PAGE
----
There Are Tax Advantages To Being an Indie Writer

This is not tax advice and I’m not a tax or accounting professional, but I do know that there are things that writers can do to reduce their taxes. I’m only familiar with the Canadian tax system but I’m sure there are lots of analogous rules in other countries.

As a writer, I’m self-employed. That means I can take advantage of deductions that were not available to me when I was employed. I group them into 3 categories.

Business expenses

Your income from book sales and royalties can be reduced by business expenses. What do I include under business expenses?

  1. Office expenses: paper, printer toner cartridges, mailing costs, bank fees, internet , accounting fees, a new laptop (amortized over 3 years), and any other expenses related to your business.
  2. Marketing expenses: cost of my website, cost of going to bookfairs, bookmarks and other giveaways, posters, online ads, and costs related to a book launch (eg., I gave out some nibbles).
  3.  Writing and publishing costs: editing printing, shipping, cover design, purchasing ISBN numbers (free in Canada).

Home office expenses

I maintain a home office, so I am allowed to claim a portion of costs related to maintaining my home as a business expense. There are eight rooms in my house and my office occupies one of those rooms. So I claim 1/8 of the following costs.

  1. Mortgage interest
  2. Property taxes
  3. Property insurance
  4. Utilities (electricity, heating, water)

Car expenses

This is a tricky one in Canada. The Canadian Revenue Agency expects you to maintain a log separating out your personal and business car use. If you are audited they will expect to see your travel log.

What I do is record all my business travel monthly including the date, where I went and how far I traveled. I look at my odometer at the start of the month and the end of the month and calculate how much combined travel I did. Then I add up all the business travel.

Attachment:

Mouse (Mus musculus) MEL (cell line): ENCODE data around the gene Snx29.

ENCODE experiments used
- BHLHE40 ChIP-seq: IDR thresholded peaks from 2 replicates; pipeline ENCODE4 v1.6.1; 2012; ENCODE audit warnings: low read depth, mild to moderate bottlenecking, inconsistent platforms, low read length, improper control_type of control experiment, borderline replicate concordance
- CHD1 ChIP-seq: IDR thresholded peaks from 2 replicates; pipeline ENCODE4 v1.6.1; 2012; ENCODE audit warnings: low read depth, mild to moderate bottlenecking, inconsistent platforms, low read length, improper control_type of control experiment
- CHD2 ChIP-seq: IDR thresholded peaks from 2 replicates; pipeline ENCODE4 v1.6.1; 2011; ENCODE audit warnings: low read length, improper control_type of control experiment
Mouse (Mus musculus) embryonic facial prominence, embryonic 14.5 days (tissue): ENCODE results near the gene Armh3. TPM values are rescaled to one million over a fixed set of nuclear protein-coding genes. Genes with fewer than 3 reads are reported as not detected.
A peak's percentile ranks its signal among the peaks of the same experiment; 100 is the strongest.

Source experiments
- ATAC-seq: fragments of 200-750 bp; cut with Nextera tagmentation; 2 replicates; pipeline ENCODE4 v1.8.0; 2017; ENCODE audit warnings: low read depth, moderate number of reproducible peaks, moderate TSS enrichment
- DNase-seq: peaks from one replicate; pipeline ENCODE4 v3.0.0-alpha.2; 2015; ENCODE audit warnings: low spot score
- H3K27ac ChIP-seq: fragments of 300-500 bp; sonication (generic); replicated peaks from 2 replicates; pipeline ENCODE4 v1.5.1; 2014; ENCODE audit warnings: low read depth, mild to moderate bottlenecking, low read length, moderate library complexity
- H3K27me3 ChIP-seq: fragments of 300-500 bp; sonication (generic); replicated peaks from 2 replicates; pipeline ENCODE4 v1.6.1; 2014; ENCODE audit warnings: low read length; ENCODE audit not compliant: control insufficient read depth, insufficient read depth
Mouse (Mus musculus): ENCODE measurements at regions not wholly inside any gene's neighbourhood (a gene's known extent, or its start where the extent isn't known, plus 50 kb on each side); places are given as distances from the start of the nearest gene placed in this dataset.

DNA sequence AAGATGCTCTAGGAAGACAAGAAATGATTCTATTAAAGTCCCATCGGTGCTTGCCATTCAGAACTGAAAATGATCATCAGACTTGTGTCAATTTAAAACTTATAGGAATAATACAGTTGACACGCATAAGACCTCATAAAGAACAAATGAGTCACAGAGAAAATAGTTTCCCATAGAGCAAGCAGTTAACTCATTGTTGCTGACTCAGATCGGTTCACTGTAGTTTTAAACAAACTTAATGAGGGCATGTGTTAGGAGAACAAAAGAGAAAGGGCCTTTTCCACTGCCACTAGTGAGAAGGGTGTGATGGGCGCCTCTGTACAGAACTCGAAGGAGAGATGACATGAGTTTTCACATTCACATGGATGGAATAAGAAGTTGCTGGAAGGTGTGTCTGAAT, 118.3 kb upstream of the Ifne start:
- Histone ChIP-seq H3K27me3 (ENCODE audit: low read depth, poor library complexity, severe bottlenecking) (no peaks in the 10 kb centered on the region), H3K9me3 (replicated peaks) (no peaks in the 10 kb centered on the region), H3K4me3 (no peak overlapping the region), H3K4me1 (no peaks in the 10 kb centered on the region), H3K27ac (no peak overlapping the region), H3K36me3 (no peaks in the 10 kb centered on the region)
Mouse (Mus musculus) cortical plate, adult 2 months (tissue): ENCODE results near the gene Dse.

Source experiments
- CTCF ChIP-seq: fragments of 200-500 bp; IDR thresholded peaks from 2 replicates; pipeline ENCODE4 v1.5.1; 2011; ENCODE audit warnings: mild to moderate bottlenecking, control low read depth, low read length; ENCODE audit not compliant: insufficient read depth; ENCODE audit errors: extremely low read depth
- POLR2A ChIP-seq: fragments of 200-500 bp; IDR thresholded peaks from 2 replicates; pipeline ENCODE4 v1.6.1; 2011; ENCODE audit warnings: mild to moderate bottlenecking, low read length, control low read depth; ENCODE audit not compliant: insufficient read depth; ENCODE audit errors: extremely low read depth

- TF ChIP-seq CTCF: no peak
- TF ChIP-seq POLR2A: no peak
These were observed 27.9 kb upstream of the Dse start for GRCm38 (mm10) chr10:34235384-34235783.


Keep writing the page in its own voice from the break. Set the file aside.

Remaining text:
At the end of the year I will have a total for all combined travel and business travel. I calculate what proportion of my total mileage was business travel (eg., 22%). I apply that number against all my car expenses. For example 22% of gas would be business related. You can included.

  1. Gas costs
  2. Maintenance and repairs
  3. Interest on car loans.
  4. Depreciation of your car

I published my first book in 2016. My expense exceeded my revenue by a considerable margin, which means I had a business loss. I was able to apply my business loss against other income to reduce my taxes. My tax refund was significant.

If you don’t have any other income to apply the business loss against, your loss can be applied to past years and future years.

The rules outside of Canada will differ so you need to check with someone knowledgeable in tax rules. It’s important to keep all receipts, including utilities, property tax bills, etc. I use spreadsheets to keep track of everything.

You don’t make a lot of money selling books so use the tax rules to improve your financial position. And good luck!

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